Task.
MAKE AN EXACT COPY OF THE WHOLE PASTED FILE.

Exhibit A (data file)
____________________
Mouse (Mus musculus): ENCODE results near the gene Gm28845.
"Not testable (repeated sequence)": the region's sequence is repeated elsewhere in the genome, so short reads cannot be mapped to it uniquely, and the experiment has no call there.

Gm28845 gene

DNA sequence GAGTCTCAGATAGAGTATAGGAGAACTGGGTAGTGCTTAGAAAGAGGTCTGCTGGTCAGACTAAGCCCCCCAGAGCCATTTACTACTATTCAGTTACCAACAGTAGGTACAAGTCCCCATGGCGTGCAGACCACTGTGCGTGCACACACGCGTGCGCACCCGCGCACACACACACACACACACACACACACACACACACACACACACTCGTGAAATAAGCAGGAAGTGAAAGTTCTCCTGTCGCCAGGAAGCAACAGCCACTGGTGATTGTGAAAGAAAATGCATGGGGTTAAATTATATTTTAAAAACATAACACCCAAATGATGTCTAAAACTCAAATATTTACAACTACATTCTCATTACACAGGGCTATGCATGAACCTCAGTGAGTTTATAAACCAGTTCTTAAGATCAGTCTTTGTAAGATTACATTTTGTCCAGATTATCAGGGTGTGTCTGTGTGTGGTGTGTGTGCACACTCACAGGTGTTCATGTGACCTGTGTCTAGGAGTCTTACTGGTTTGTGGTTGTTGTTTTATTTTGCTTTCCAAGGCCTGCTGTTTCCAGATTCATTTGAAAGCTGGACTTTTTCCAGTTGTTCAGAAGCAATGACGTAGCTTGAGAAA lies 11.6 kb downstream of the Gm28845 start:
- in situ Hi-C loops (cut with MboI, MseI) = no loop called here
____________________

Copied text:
Mouse (Mus musculus): ENCODE results near the gene Gm28845.
"Not testable (repeated sequence)": the region's sequence is repeated elsewhere in the genome, so short reads cannot be mapped to it uniquely, and the experiment has no call there.

Gm28845 gene

DNA sequence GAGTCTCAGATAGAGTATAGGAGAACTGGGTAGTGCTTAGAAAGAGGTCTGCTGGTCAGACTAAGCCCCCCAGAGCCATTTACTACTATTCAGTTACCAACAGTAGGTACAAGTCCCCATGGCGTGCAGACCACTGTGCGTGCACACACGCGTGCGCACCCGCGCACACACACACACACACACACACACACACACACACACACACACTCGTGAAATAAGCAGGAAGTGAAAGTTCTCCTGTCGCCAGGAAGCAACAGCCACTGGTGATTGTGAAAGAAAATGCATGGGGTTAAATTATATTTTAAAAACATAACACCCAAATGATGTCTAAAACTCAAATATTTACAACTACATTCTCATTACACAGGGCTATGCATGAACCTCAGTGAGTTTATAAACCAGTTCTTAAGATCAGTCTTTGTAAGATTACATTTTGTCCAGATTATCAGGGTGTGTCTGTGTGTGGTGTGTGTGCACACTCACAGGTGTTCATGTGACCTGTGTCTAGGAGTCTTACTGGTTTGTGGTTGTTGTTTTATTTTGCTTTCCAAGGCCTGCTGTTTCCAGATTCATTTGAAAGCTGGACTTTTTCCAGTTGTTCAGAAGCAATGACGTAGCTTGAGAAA lies 11.6 kb downstream of the Gm28845 start:
- in situ Hi-C loops (cut with MboI, MseI) = no loop called here